(TheMadIsraeli reviews the debut album by Norway’s Fleshmeadow and brings us a premiere of a full album stream.)
Ok. This is my REAL last 2016 review. I promise. And it comes with a stream premiere.
Fleshmeadow are in the vein of progressive AND technical black metal that I’ve fallen in love with. When I think of black metal I enjoy, I think of bands like Khonsu, Keep of Kalessin, Dark Fortress, Old Man’s Child. These bands are always doing interesting things, writing superbly crafted riff-storms of frigid ice comprised of foreign alien matter and scathing nihilism toward existence itself — and so is Fleshmeadow.
Fleshmeadow’s Umbra came out on December 16th, so it’s another one of those releases that has come too late in the month to get its proper year-end recognition. That’s really sad, because if you like more deliberate, progressive, and machine-cold black metal, this might be the best black metal album released in 2016 that wasn’t Khonsu’s The Xun Protectorate.
The subject of this review, according to the band’s own Facebook bio, was originally meant to be an EP. Delays, and probably life, interfered with its release until that EP grew into a full album. Umbra is a master class in sophisticated brutality. Even as a debut, it puts many longer-running bands to shame, with Fleshmeadow sounding like a ten-year-veteran band who’ve been honing their craft over an evolving career. Though youthful, they are already starting at that peak of evolution.
The bands I mentioned earlier are relevant, because Fleshmeadow is basically the heaviest or most intense aspects of all those bands combined. There’s a death metal sprinkling here as well, with a progressivism and technical knife-edge that has an Obscura-like familiarity and the fire-burst sense of groove of Decapitated. I have to admit, this was one of those instances where I heard one song from the record and instantly knew I’d be hooked. I was ecstatic when my leap of faith turned out to be not just vindicated, but overwhelmingly rewarded.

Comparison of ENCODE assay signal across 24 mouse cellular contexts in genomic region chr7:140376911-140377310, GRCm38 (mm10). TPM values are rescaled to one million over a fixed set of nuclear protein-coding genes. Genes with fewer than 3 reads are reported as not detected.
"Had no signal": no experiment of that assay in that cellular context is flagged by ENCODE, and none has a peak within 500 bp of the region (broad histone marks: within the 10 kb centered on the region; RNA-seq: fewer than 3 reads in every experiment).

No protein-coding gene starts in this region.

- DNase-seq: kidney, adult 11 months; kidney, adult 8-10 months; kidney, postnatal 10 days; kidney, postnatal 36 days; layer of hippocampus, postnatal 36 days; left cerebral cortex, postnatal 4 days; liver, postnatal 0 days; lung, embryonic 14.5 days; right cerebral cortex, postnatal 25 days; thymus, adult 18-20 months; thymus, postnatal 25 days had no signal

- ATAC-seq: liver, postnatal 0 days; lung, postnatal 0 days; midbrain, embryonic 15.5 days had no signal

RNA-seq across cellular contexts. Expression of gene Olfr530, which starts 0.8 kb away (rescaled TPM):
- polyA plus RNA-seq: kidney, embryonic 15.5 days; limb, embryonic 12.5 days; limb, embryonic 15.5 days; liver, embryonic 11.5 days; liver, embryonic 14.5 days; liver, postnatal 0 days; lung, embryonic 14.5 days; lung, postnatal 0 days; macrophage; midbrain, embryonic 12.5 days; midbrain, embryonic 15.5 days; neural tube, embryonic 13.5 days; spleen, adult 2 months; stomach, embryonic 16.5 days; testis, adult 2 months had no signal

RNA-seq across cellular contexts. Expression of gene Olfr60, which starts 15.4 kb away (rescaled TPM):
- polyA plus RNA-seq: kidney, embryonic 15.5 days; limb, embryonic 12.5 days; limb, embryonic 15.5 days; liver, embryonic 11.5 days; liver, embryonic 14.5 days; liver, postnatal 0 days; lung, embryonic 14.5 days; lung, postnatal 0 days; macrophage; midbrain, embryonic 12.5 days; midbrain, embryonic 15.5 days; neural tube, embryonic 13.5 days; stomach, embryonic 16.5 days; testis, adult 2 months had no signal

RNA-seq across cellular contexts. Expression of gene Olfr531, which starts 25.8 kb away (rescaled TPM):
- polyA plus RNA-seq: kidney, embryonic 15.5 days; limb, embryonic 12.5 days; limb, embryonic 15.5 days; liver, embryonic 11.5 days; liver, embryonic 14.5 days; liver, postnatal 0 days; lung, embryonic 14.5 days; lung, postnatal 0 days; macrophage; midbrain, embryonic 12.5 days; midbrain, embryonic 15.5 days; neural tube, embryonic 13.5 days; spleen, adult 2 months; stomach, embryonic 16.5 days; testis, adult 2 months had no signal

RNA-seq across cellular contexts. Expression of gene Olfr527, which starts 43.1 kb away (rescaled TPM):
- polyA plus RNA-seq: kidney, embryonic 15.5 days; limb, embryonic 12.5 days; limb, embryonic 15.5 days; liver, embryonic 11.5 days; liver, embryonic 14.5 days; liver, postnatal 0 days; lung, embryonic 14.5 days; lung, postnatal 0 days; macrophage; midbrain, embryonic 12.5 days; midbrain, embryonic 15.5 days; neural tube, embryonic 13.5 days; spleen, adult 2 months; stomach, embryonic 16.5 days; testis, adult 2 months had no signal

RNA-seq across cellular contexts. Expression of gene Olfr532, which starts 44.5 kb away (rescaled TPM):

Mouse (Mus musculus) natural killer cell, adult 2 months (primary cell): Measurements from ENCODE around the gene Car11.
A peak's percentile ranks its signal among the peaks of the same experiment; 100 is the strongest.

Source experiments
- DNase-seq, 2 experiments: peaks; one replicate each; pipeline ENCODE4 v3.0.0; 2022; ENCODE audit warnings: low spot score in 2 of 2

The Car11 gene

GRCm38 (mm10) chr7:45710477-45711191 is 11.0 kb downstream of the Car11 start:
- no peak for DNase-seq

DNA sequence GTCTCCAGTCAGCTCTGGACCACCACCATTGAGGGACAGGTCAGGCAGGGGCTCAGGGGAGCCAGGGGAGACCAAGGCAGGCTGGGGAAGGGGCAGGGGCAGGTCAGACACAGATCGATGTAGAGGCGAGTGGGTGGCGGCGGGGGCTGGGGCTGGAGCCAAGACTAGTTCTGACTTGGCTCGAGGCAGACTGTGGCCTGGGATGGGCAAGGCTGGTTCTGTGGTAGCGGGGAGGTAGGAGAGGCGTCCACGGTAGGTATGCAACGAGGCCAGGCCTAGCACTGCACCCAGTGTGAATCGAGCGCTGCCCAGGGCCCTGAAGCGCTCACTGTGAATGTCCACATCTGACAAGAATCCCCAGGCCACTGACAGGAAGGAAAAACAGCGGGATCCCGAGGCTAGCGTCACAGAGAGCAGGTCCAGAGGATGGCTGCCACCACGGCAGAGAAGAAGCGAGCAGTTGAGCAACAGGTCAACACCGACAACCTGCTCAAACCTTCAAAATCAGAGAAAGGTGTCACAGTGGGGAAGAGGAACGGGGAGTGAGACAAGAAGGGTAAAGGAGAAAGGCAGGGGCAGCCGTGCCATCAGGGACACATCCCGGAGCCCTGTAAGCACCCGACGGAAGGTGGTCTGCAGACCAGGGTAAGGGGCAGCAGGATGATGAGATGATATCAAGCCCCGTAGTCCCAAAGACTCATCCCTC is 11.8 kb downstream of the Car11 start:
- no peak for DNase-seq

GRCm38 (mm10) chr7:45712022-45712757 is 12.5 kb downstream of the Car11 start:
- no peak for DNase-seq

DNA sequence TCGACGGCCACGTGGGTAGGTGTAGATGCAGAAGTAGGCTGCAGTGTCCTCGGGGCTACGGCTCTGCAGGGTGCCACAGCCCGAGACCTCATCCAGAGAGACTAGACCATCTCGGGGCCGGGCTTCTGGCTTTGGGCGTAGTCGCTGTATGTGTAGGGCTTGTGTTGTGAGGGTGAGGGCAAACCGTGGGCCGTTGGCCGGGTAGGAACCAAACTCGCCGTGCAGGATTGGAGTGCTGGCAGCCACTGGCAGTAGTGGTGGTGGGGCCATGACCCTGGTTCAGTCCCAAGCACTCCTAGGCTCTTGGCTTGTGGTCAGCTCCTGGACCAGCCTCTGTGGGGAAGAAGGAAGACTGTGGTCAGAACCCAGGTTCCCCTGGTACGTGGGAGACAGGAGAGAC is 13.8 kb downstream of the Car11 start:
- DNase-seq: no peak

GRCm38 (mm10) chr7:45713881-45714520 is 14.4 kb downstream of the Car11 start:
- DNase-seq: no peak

When I heard the opening groove of “Isolation” I was instantly captivated, but I was further dragged into the frigid pit of carnage by the dissonant, sinister chord-work and dramatic staging that the band have a real knack for. Umbra is a non-stop frantic, carnivorous ride, but it’s unrelenting with quite a bit of suspense to it; Fleshmeadow know how to keep the momentum going while ebbing and flowing nonetheless.
The opener “Hagridden By Mara” with its prog epic-tradition acoustic opening is another example of this, easing the listener into an impressive deathly waltz of melancholy and violence. “Ashes” is another song that exemplifies this band’s songwriting talent. The intro features a clean/acoustic guitar and is the soundtrack to walking through a forest controlled by black magic, and that opens up into a profound tribal groove that would make Gojira wish they could still write material like Terra Incognita (what’s with these black metal bands writing great Gojira moments lately?), which then breaks into the fastest, heaviest song on the record, concluding with its intro fading into the nihilistic obscurity that the song created when it created a tear in the time/space continuum during its run time.
Umbra really is an album, especially as a debut, that must be heard to be believed. Though I suppose I’ll risk being accused of hyperbole in writing this, it’s a pretty fucking stellar record by a band who show immense promise and the capability to take the blackened spectrum of metal by storm. Enjoy our premiere of a full album stream. Options for ordering Umbra are linked below.
Fleshmeadow on Facebook: